Also, I missed this one:
Robotisation has reduced the number of working hours needed to make things; but at the same time as workers have been laid off from production lines, new jobs have been created elsewhere, many of them more creative and less dirty. So far, fears of mass layoffs as the machines take over have proven almost as unfounded as those that have always accompanied other great technological leaps forward.
There is an important caveat to this reassuring picture, however. The relatively low-skilled factory workers who have been displaced by robots are rarely the same people who land up as app developers or analysts, and technological progress is already being blamed for exacerbating inequality, a trend Bank of America Merrill Lynch believes may continue in future.
Further wisdom from "recovering neo-liberal" Joseph Stiglitz on automation:
At least it seems like the Government are doing their damnedest to crank out housing. It's long overdue, and Ardern has showed just how easily solved it really is, it only involves having a will to actually do it. I think it's going to take a long sustained bipartisan effort across at least 20 years to pull us out of the housing poverty spiral that's happened here, though, and I don't see any indication of National coming to that party. Long may they stay in Opposition, in that case, until they get their heads out of their arses. But established right wing parties all around the developed world are showing signs that heads up arses is the new normal, and nowhere more clearly than in Mother England.
Mainstream Burkean/Merkel-ite conservative parties are either being infiltrated by Tea Party neo-nationalists (as in USA, UK and Hungary), or losing ground to their right flank by Tea Party neo-nationalists (as in Germany, France and Scandinavia). As I've previously mentioned, I'm hoping against hope that the Great Troubles isn't on the horizon.
She's 48, slightly older than me. She grew up during the conflict. I can remember bombs going off in the UK. I can remember mortars being fired at Downing Street. I can remember riots during marching season. I've probably heard or read the word 'sectarian' (as in: 'sectarian violence in Northern Ireland') literally thousands of times. It's hard to emphasise how basic that is. Possibly something like being appointed Minister for the Deep South, and not realising that the KKK might not vote for a black candidate. And this is the woman who is in charge of the region of the UK that has the only land border with the EU.
On that note, the next big global conflict probably won't be World War 3, simply because mutually assured destruction made total war between great powers obsolete.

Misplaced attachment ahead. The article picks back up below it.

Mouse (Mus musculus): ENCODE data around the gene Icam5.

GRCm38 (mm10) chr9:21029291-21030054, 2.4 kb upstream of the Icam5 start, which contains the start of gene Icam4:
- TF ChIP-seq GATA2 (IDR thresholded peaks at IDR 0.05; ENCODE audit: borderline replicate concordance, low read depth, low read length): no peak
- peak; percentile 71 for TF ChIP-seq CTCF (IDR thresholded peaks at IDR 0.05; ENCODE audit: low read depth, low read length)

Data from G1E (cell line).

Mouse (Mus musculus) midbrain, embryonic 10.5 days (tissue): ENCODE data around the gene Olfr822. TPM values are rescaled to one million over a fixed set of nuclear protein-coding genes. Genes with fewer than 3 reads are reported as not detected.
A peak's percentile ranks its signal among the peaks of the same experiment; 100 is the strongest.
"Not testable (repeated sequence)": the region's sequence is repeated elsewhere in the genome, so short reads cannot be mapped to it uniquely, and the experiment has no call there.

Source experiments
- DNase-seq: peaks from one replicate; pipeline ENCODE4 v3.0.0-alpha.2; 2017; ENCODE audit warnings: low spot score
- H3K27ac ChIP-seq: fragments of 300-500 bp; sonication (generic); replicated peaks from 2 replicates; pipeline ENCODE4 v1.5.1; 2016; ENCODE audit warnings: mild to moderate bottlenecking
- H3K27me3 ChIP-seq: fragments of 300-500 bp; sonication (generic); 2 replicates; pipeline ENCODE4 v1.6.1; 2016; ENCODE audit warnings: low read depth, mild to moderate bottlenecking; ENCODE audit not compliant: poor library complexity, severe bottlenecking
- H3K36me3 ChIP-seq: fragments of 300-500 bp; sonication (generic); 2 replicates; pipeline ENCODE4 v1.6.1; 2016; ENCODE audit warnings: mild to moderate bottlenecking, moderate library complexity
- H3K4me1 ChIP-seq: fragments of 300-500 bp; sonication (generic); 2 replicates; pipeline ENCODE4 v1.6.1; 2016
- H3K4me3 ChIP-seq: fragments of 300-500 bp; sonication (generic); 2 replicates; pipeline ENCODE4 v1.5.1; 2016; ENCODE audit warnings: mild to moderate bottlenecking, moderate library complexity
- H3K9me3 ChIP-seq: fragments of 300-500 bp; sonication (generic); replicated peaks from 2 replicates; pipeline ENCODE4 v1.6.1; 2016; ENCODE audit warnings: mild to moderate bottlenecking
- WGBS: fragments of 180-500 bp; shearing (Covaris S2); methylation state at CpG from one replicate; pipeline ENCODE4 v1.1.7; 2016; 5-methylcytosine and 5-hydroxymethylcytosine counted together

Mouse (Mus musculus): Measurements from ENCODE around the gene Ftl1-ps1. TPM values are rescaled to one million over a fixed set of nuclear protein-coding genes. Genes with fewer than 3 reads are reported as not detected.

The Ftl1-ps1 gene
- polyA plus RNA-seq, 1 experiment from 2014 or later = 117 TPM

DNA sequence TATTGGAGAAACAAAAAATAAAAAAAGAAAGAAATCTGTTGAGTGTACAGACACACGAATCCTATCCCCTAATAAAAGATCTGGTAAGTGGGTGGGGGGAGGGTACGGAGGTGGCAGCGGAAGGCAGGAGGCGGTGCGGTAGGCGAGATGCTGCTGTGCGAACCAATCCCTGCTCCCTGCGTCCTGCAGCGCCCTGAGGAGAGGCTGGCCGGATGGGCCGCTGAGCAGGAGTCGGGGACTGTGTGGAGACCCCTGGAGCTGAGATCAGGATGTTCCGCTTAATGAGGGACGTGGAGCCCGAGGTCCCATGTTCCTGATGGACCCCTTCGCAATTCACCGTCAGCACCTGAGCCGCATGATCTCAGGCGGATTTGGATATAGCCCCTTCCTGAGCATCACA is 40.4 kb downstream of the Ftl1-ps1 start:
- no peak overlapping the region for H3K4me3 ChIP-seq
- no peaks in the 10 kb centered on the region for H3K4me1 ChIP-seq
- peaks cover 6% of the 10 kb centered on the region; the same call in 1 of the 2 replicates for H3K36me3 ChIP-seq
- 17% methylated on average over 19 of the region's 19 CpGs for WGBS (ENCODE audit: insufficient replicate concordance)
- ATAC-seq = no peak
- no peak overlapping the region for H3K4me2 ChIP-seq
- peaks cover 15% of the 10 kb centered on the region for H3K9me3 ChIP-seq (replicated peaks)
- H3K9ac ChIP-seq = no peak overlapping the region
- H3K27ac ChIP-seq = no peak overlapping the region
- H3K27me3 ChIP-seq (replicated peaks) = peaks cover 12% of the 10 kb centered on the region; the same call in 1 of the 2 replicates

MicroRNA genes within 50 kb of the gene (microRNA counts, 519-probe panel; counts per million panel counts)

What could well happen next is a "Great Troubles" or "the Troubles to end all Troubles", where militants within nations go UDA & IRA on each other, with the police & military struggling to maintain order.
To name one example, the American UDA would probably include Atomwaffen, the Bundy militia, and Oath Keepers; the IRA equivalent would likely include groups like Redneck Revolt, Red Guards Austin, and the Huey P Newton Gun Club.
I find the parallels with the 20's and 30's to be existentially threatening in the age of rapid climate change and nuclear weapons.
As the new-old adage goes, history doesn't repeat but it does rhyme.
1930s Great Depression = 21C Great Recession
1930s Fascism & Communism = 21C Alt-Right & "alt-Left"
World War 2 = World Troubles/The Great Troubles?
ICYMI, a World Troubles/Great Troubles is just like what happened in Northern Ireland in the last third of the 20C, but on a global scale - more violent than what's happening now, but still not violent enough for formal declarations of war. Instead of an Allies vs Axis conflict, it'll likely be between globalised non-state actors, with government forces struggling to maintain the peace.
I wager a World Troubles/Great Troubles would be far more likely than WW3, because the atom bomb made traditional conventional war obsolete, and last I checked, the Nuclear Club is still sticking to a "no first use" policy.
New Zealand ranks in the bottom third of the OECD for spending on what are known as active labour market policies - government interventions to help people into meaningful new work. The organisation's report last year said Work and Income focuses largely on people receiving benefits, which only includes a minority of people made redundant. "As a result, social assistance and public employment support are reduced to a minimum and act very much as systems of last resort for displaced workers who end up in the welfare system… Displaced workers are, to a large extent, left by their own to find a new job."
TERFs come across as the flip side of a coin where the other side is “MRA”. I also wonder if there’s an undercurrent of homo-nationalism & femo-nationalism about these types.
Speaking of Aretha Franklin, here’s my latest artistic tribute.
Speaking of Aretha Franklin, here's my latest artistic tribute.
We've said it before, but the TPU has consistently refused to disclose its donors, while insisting on accountability for everyone else. Not unlike the Institute of Economic Affairs and the Adam Smith Institute on Planet Brexit.